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Indonesian nature-based carbon project Rimba Raya hits regulatory wall

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Energy transition highlights: Our editors and analysts bring you the biggest stories from the industry this week, from renewables to storage to carbon prices.

The Indonesian government recently revoked the license of Rimba Raya Biodiversity Reserve Project, one of the world’s largest nature-based carbon projects, located in Central Kalimantan on the island of Borneo.

From June 2013 to April 2024, carbon credits from Rimba Raya accounted for about 6.84% of total nature-based avoidance credits issued by Verra, and 9.1% of the total retired volume of nature-based avoidance credits, according to data from S&P Global Commodity Insights.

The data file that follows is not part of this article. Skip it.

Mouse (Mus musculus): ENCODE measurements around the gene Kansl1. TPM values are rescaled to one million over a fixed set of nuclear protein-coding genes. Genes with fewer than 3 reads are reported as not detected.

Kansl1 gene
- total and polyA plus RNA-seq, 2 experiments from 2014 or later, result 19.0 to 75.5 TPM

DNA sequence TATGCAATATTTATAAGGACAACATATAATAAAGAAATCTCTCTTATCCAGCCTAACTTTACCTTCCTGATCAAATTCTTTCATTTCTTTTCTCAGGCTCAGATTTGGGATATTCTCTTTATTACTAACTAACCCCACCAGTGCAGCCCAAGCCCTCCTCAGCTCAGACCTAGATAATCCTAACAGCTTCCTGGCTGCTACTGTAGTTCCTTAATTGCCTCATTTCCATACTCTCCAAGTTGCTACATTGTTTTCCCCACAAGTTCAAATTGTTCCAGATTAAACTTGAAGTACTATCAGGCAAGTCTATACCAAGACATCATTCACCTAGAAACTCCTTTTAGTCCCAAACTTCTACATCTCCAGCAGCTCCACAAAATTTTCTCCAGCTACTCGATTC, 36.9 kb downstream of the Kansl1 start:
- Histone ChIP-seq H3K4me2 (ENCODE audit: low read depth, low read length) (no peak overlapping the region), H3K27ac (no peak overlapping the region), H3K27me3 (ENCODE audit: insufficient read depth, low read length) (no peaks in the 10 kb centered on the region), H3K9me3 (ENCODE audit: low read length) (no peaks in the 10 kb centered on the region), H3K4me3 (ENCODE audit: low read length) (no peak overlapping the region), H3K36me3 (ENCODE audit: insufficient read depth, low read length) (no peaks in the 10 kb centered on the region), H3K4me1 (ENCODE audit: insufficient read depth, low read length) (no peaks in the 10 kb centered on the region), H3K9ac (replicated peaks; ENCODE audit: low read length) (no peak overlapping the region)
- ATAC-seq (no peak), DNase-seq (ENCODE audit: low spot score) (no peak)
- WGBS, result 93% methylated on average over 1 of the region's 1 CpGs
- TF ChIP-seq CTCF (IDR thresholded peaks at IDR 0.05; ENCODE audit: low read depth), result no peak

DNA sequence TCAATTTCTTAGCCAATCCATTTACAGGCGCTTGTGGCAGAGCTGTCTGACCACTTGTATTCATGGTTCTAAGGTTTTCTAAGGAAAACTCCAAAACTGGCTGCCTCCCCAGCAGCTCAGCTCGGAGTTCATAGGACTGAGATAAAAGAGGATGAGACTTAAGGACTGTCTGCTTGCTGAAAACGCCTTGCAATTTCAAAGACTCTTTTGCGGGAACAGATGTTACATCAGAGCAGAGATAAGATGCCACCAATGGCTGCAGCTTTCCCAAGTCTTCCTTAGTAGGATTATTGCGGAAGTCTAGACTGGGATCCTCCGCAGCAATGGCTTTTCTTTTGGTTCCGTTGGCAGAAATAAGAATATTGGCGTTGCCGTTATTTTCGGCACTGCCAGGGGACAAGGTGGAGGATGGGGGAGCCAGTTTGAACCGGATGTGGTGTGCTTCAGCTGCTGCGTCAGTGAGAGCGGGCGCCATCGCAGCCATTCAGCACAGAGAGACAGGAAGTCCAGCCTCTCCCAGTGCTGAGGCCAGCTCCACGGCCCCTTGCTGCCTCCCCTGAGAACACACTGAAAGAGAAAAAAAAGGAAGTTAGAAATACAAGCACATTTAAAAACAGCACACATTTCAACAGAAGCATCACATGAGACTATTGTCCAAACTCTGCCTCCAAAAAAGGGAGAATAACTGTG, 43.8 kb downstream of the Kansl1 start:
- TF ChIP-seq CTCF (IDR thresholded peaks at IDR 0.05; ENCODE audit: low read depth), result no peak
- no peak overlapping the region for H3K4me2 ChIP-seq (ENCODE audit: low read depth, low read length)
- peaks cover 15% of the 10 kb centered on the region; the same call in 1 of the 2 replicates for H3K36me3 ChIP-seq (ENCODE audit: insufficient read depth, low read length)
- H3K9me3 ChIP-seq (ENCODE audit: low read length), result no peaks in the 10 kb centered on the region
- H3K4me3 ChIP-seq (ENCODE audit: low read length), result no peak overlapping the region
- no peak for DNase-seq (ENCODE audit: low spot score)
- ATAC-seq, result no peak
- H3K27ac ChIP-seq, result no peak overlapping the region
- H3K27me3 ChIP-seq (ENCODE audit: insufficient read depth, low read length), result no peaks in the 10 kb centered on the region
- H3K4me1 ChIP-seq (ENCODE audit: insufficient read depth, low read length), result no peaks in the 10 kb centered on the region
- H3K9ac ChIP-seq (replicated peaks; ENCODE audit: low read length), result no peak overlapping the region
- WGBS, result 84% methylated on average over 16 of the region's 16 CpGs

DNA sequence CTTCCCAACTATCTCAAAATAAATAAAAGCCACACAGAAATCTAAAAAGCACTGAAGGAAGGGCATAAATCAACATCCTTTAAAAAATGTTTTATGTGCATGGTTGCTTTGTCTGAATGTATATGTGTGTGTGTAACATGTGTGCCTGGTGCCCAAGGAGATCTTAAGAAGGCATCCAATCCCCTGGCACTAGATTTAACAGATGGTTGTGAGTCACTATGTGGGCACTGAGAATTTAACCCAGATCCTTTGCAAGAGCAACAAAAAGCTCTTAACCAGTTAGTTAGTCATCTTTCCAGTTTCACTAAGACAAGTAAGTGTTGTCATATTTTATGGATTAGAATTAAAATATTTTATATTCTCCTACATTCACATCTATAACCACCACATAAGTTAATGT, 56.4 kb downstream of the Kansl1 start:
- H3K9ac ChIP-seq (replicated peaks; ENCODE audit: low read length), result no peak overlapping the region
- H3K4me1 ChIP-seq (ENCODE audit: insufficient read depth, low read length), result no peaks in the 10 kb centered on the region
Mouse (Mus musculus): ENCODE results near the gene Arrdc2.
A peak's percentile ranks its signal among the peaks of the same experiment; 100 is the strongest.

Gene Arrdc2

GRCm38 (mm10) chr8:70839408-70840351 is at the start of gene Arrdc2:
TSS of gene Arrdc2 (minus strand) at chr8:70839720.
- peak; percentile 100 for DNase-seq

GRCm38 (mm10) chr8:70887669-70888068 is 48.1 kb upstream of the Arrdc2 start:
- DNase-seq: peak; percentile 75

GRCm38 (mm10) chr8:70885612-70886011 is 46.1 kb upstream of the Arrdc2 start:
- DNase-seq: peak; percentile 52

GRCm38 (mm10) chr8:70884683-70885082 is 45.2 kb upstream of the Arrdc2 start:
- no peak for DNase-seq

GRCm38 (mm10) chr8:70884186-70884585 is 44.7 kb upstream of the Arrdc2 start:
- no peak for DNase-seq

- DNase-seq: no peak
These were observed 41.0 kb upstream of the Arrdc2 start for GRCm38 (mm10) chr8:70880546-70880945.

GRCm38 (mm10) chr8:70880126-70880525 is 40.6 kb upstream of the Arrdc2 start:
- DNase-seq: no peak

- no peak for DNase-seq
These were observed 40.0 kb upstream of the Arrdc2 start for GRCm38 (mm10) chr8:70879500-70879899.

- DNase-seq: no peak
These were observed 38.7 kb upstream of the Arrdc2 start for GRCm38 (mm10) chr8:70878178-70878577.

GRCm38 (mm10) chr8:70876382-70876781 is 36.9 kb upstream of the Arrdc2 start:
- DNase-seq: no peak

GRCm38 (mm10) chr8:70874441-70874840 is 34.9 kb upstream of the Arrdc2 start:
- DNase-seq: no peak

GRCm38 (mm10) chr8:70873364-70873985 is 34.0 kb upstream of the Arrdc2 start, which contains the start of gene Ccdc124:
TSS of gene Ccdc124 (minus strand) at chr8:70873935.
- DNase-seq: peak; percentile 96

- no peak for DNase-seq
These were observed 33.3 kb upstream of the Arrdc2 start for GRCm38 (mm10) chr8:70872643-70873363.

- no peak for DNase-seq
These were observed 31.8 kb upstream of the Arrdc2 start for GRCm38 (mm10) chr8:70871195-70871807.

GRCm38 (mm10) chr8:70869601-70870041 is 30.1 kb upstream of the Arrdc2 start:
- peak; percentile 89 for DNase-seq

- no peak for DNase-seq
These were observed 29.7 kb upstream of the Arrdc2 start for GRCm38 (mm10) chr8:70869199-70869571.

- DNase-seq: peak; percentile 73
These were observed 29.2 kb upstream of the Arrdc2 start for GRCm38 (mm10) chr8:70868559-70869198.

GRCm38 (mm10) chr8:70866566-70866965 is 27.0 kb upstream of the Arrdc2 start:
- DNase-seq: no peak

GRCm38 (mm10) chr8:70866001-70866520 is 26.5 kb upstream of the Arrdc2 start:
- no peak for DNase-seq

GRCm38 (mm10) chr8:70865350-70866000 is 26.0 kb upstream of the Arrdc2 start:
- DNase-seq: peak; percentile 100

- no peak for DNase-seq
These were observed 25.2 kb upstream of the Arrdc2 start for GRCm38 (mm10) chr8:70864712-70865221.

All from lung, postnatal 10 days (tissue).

The license revocation has raised questions about the continued supply of credits from the project and impacted a wide swathe of market participants ranging from carbon brokerages and exchanges to traders and end-users, as Rimba Raya was considered a high-quality project.

The project got into trouble at a time when voluntary carbon markets are already down, limiting some of the immediate market impact. But the incident has also reignited concerns around regulatory risks and information transparency for carbon projects in developing economies.

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